In this way, since a singular [particle] is not established, a multiplicity assembled from them is also not established, which means that neither coarse nor subtle [matter][35] is truly established. Therefore outer objects do not exist apart from consciousness and, likewise, in the absence of [an outer object] that could cast an aspect, aspects also do not exist, as in the example of the son of the barren woman: since he does not exist to begin with, neither does the aspect of his colour.

Secondly, we refute [the idea of] relying on worldly convention. Some claim that when investigating the conventional level, one should engage with a mind free from examination and analysis, as in the system of Candra[kīrti]. But that is not tenable. If one were to investigate the conventional by merely relying on worldly convention, in this non-examined perspective, none the logical classifications of valid and invalid cognition would be acceptable, nor would one engage in such things as proofs and refutations of direct perception and inference. This is contradictory.

L10.02 Proving Cognitive Awareness

[It is] proved by clarity and simultaneous observation; what is observed together cannot be different. If they were substantially different, the sign [of simultaneous observation] would not be possible. Like the appearance of two moons, [and the case of] blue and its apprehender, it is refuted by the counterargument that “different [things] have different scopes”.

All outer objects are established to be mere appearances in one’s own mind, because [they fulfil] the two signs of being clear, and simultaneously observed. Given the subject of a knowable object,[36] it is of the same nature with the consciousness that apprehends it, because it is not established as an outer object, and its merely appearing aspect is both clear and aware, thus fulfilling the defining characteristic of consciousness, just like whatever is endowed with a hump and a dewlap[37] is proved to be cattle.

When a given phenomenon is definitely observed simultaneously [with another], it is impossible for them to be substantially different. Also, if they were of different substances, it would be impossible for them to fulfil the sign of simultaneous observation. Therefore, just as in the example of the appearance of a double moon, for this very reason, it is established that [a patch of] blue and [the consciousness that] apprehends it cannot be of substantially different.

Since one’s own experience [is enough to] prove that [a patch of] blue and the consciousness that apprehends it are necessarily observed together, the property of the subject[38] and the forward pervasion[39] are established upon the concordant example of how a single moon appears as two to a mistaken sense consciousness. This is a logical argument that ascertains simultaneous observation,[40] and the predicate (that [the two] are not substantially different) applies to both.[41]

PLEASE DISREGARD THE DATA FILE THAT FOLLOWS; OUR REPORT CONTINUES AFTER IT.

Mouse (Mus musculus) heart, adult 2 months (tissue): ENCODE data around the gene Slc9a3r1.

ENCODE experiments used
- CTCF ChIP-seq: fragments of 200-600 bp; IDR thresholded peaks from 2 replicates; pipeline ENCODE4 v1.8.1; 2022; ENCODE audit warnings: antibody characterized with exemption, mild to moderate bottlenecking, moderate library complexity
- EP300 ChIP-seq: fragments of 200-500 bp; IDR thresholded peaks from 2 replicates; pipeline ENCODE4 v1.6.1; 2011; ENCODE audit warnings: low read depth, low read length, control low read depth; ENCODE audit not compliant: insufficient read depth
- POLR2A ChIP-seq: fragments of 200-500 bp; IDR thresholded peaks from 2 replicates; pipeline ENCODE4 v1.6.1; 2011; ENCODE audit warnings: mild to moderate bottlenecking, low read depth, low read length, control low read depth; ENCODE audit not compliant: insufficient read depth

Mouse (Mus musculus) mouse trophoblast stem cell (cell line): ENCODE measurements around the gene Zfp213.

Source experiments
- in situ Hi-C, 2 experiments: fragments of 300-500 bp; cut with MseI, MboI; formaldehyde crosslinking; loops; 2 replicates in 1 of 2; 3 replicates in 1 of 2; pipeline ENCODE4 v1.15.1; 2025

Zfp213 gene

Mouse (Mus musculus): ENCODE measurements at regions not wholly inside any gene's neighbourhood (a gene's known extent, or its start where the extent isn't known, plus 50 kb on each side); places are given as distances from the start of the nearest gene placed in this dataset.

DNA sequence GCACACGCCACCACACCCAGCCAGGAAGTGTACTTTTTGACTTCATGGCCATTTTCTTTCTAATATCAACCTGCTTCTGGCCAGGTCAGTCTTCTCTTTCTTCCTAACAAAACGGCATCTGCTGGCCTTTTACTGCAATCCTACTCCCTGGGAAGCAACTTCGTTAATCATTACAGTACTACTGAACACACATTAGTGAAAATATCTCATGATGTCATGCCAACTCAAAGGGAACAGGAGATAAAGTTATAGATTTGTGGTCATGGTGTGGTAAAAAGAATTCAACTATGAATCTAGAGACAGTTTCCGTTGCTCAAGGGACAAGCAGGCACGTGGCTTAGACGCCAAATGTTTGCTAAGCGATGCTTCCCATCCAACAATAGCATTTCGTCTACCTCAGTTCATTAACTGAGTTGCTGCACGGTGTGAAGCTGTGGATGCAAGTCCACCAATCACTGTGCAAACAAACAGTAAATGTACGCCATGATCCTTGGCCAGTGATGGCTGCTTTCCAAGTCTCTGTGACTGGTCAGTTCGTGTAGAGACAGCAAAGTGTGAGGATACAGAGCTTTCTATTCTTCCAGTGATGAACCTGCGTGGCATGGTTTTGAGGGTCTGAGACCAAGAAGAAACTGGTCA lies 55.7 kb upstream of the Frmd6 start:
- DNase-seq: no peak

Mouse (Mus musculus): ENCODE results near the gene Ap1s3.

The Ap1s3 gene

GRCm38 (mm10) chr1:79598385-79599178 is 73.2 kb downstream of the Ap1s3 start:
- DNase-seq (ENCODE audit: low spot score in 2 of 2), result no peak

As for the reverse pervasion,[42] the opposite [of the predicate] —being of substantially different— is refuted by the counterargument that “different [things] have different scopes”,[43] by the fact that 1) different entities are apprehended separately and at different times, and 2) by the undermining reason[44] of their being simultaneous. Indeed, for unrelated things there is no certainty of simultaneous observation, as in the example of blue and yellow. Yet, [the argument goes], “you profess that the eye and the form are simultaneous, but substantially different.”

L10.03 Refuting Objections

L11.01 Refuting the Objection That [Instants] Are Comparable to Particles

“Mind-streams are comparable to wholes. Just like particles have parts, instants [of consciousness] also have a threefold nature; therefore they are neither singular nor multiple.”
Due do instants’ threefold nature, equal instants become impossible; and if equal instants are impossible, their threefold nature is also impaired.
[Particles that build up] coarse objects are surrounded by [other] simultaneously [existing particles], whereby the central particle comes to have parts. Since the three times do not arise simultaneously, the present instant is indivisible.

Certain followers of the Middle Way School claim, with a reasoning similar to the refutation of wholes,[45] that the instants of a mind’s continuum must also have directional parts [linked] to the past and future, like the parts of a particle. Therefore each instant of mind also has the nature[46] of three instants —beginning, middle and end—, which would imply that the mind is also neither singular nor multiple.

But it is not tenable that instants [can be divided] into parts. If it were the case that a single instant [of mind] had this threefold identity, then the single instant would also be impossible. And if a single instant is impossible, then its threefold nature is also impaired,[47] so the idea that “three” refutes “one” becomes untenable.[48]